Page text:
About Samoa
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Travel Facts

There are two distinct seasons in Samoa: a dry season from May to October and a wet season running from November to April. Average monthly minimum temperatures range from a low 20C (70F), and maximum temperatures from the high 20C (86F) year round.

What to wear
Light summer-type clothing is best for all seasons, but pack a light top for the sometimes cool evenings. Casual evening wear is best for hotel and restaurant dining. Visitors should not wear bathing suits in the capital Apia or otside the beach areas in rural areas. Nude bathing is definitely not allowed and topless swimming or sunbathing is not permitted throughout the islands. Women should wear a lavalava (sarong) or dress, rather than shorts or trousers, if visiting a church or when attending a church service.

Religions represented in Samoa include Congregational, Anglican, Catholic, Methodist, Assembly of God, Seven Day Adventist, Bahai, Latter Day Saints and Jehovah's Witness. Sundays are set aside for religious practice, with families usually attending church in the mornings followed by a family to'onai (lunch) and a rest up for the remainder of the day. Visitors are welcome to attend the services. Please ask at your hotel reception for service times.

Samoan protocols
While the Samoan culture, 'Faa Samoa' has a strong focus on welcoming visitors, it is important that you follow protocol when you enter villages and use village resources, including beaches.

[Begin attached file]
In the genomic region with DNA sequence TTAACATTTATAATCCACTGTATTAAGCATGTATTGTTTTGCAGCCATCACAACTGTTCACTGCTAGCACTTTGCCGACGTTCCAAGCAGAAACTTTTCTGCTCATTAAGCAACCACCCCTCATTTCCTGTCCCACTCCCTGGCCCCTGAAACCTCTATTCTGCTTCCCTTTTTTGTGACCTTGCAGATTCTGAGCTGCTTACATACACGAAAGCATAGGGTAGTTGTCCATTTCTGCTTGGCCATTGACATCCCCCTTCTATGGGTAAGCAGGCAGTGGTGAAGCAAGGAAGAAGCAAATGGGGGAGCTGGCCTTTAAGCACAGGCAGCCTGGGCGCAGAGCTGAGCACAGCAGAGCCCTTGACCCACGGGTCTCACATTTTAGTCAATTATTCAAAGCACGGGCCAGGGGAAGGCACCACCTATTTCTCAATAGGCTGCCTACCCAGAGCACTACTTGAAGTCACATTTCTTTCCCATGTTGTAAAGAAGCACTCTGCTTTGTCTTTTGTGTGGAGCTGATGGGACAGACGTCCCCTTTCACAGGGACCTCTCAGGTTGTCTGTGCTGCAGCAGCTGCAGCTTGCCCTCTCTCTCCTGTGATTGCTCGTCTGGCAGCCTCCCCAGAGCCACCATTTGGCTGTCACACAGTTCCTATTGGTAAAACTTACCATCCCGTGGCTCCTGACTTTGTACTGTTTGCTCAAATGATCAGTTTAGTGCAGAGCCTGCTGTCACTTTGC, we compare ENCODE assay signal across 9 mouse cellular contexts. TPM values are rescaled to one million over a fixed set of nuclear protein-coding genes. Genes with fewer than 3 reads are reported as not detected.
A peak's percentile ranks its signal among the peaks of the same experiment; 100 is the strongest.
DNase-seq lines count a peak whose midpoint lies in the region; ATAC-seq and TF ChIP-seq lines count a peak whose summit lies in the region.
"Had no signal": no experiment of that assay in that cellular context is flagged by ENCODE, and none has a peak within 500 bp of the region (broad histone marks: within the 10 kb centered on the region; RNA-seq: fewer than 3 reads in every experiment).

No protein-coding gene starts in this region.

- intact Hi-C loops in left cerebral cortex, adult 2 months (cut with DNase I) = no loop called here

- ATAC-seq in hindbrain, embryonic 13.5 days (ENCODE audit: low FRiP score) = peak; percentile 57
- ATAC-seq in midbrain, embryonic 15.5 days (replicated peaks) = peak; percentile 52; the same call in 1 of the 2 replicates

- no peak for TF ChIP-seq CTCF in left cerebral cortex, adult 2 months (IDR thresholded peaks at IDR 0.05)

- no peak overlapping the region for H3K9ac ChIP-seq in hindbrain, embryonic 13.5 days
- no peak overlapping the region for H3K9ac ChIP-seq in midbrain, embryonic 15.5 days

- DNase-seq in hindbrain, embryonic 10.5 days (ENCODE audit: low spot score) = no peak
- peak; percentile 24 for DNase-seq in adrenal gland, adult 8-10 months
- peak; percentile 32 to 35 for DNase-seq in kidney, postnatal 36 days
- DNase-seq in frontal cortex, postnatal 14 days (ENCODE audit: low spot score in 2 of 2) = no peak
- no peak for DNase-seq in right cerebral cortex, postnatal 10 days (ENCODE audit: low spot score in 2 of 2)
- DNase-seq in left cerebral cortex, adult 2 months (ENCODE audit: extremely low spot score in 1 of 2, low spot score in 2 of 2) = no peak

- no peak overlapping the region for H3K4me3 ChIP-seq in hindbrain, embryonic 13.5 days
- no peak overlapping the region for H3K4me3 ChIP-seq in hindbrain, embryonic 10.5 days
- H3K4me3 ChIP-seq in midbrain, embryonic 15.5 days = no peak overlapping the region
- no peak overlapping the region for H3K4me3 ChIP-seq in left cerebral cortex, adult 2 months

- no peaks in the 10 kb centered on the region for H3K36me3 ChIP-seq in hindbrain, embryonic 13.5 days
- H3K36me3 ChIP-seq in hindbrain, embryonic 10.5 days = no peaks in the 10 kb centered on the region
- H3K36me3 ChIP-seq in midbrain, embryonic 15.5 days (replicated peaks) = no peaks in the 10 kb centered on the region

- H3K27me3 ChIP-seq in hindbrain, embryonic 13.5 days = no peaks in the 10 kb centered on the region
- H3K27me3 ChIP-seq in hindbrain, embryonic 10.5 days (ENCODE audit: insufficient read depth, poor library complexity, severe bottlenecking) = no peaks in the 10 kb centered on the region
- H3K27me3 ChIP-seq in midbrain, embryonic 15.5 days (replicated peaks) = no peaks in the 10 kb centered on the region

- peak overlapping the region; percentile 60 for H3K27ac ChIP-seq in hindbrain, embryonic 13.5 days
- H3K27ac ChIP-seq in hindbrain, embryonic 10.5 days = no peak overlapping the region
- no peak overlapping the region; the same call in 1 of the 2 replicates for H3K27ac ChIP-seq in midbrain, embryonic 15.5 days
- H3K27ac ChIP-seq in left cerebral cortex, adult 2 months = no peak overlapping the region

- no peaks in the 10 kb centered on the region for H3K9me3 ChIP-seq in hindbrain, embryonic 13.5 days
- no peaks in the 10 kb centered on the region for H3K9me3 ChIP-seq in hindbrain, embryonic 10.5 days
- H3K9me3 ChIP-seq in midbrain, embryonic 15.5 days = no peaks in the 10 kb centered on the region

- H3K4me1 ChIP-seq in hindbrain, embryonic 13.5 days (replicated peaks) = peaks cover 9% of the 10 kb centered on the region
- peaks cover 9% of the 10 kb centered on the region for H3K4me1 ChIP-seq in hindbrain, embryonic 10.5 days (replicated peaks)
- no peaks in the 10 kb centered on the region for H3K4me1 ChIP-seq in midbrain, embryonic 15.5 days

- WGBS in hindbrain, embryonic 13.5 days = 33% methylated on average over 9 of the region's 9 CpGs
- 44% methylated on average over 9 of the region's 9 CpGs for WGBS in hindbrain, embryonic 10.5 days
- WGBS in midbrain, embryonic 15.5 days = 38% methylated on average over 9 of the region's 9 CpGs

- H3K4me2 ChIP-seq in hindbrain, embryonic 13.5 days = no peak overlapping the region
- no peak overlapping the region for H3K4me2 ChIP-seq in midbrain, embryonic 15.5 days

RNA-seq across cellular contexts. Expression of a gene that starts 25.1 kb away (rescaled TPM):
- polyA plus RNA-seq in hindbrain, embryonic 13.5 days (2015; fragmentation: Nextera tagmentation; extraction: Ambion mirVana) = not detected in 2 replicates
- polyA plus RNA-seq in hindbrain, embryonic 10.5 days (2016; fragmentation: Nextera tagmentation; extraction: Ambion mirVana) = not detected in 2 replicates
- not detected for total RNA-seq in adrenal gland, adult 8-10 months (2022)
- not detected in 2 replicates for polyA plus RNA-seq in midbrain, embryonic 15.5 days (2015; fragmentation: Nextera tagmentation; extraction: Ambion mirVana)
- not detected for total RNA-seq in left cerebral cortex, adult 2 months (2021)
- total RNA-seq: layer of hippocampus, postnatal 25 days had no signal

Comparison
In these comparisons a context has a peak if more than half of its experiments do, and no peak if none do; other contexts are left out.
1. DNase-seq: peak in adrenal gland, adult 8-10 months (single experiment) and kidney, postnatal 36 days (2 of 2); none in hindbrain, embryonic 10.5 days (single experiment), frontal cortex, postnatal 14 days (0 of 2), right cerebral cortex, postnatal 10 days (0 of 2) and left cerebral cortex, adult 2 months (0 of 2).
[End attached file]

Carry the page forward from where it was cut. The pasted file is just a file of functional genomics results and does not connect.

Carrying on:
• Do not walk around a village during the evening prayer curfew hour from 6 to 7pm. Prayer time is announced at the start and end by a bell or the blowing of a conch shell.

  • Respect Sunday as a day of rest and prayer. While many attractions are open you are expected to be quiet and drive slowly through the villages.

  • Skimpy clothes are frowned upon in villages.

  • Women should wear a lavalava (sarong) rather than shorts or pants, especially if they attend church.

  • Most shops are closed on Sunday, so try to stock up the day before.

  • Nude or topless swimming or sunbathing are disallowed.

  • Take off your shoes before entering a fale.

  • Do not stand inside a fale when elders are seated.

  • When sitting in a fale, try not to point your feet at others. Try to tuck them away, cross them, or cover up with a lavalava or other material.

  • Be sure to ask your host before taking photos in a village.

  • Do not give children money, unless it is provided for goods or services.

  • If in any doubt, ask your host or a village member.

Be aware that there is a 12.5% tax (VAGST) on accommodation, food and drinks.

Public Holidays in 2006
New Year's Day: 1 January
Day after New Year's Day: 2 January
Head of State's Birthday: 3 January
Good Friday: 14 April
Easter Sunday: 16 April
Easter Monday: 17 April
ANZAC Day: 25 April
Mother's Day: 15 May
Independence Day: 1 June
Independence Day Celebration: 2 June
Father's Day: 4 August
Lotu a Tamaiti (White Sunday): 9 October
Arbor Day November 3rd
Christmas Day: 25 December
Boxing Day: 26 December

All dates are correct at the time of publication, but may be subject to change. Please contact the Samoa Tourism Authority to verify dates before making travel plans.


  • Dry season (May to October) and a wet season (November to April)
  • Bring light summer clothing but pack a light sweater for cooler evenings
  • Religion is mainly variations of Christianity
  • There is a 12.5% tax (VAGST) on accommodation, food and drinks

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